Online Learning (E-Learning) is Coming – Also to Law
“Online learning has entered the mainstream of American higher education. “
Yet, U.S. News writes in “Learning in Legal Limbo” that the American Bar Association has yet to embrace the concept of e-learning in spite of the appearance of online law schools, such as Concord. Is the ABA bucking a coming online learning trend? Of course they are.
As written at CNN, “Online schools clicking with students“. Indeed, we already have an online law school as well.
Concord – An Online Law School
For actual school experience, see Confessions of an Early Internet Educator by Jack R. Goetz, President and Dean, Concord Law School, which summarizes six years of experience with an online law school.
Based on Goetz’s experiences, there can be no other conclusion except that it is only a matter of time until learning through video lectures and by other online methods will become more widely used in law school education.
Past Problems with E-Learning
There are of course also pitfalls ahead, however, and not all university e-learning systems have been successfully organized or implemented, as reported in the Economist, which writes, inter alia:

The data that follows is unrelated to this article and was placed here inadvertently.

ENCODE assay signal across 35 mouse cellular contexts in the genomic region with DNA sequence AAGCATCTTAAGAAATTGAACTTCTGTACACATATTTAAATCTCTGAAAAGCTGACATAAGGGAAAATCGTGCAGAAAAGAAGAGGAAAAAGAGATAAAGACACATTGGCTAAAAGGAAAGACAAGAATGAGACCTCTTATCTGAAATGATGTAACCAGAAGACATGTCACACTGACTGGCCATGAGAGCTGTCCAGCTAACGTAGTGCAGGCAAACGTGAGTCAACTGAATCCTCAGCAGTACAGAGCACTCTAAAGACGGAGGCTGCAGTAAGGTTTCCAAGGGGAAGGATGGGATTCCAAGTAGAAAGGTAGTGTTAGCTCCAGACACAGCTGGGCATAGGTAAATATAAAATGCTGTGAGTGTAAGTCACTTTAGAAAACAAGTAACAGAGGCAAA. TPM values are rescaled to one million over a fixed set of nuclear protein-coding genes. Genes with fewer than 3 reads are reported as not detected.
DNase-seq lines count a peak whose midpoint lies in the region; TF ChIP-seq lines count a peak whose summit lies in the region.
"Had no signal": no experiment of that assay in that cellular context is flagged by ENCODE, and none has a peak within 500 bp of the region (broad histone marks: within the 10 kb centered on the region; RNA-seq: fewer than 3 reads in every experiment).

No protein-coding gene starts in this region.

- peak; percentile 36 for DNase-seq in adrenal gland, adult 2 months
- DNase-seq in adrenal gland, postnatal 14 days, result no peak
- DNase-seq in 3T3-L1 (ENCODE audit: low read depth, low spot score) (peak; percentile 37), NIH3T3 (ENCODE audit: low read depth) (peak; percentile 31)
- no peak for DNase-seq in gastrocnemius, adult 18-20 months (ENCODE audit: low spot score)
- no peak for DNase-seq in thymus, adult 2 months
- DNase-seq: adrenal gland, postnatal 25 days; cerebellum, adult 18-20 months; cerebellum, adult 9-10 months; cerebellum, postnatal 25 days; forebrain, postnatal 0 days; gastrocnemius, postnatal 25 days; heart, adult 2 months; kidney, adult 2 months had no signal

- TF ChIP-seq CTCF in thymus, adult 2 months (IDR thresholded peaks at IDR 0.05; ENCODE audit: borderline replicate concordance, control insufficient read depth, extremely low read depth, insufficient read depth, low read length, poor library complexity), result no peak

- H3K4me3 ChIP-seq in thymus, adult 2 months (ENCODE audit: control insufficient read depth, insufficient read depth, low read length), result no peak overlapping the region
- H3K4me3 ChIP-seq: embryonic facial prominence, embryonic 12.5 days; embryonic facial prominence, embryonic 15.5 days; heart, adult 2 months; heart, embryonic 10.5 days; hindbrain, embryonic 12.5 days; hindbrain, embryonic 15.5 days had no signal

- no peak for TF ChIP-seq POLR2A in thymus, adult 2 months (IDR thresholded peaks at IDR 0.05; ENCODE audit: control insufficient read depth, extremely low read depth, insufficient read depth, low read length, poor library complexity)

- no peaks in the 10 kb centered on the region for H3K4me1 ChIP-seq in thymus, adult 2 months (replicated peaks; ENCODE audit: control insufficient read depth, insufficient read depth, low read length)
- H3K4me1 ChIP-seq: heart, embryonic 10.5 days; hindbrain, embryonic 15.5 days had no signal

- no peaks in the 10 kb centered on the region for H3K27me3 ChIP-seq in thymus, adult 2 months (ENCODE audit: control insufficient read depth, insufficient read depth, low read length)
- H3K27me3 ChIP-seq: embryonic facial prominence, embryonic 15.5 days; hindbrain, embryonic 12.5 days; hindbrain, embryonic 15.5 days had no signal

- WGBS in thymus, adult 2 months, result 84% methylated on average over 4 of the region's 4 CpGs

“University professors head the list of the skeptical and contemptuous. In some cases this is a defensive posture. Adding an online component to a regular course could mean more work without an accompanying pay rise. A deeper fear is that their positions will be eliminated altogether.”
It is always remarkable to find that academics are often progressive as far as the rest of society is concerned but are defensive arch-conservatives when their own academic fields or professional skins are involved.
In fact, due in part to resistance by academia, e-learning has not advanced nearly as fast as originally thought. See e.g. What Keeps Universities from Embracing e-Learning?
See also the study by Robert Zemsky & William F. Massy, “Thwarted Innovation: What Happened to E-learning and Why“.
E-Learning is Coming, Slowly but Surely
Online learning is also at the inception of “transforming” the US military.
E-Learning for professionals in law-related business matters is also increasing, e.g.
See also on the topic of e-learning at universities (as well as the related distance education):
e.g. Stanford University, which offers 218 such courses, whereas the comparable Eastern schools, such as Harvard and Yale lag far behind on this score.